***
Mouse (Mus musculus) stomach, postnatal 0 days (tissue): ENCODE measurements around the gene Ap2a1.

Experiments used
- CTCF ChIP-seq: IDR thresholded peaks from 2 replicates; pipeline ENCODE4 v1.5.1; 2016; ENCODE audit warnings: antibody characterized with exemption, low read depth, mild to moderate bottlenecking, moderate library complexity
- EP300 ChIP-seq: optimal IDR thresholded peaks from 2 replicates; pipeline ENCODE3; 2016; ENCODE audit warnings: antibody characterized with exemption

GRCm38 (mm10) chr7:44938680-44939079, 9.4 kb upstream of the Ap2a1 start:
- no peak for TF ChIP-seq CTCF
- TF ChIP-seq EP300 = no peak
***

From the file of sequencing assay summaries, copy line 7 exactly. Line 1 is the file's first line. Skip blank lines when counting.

- TF ChIP-seq EP300 = no peak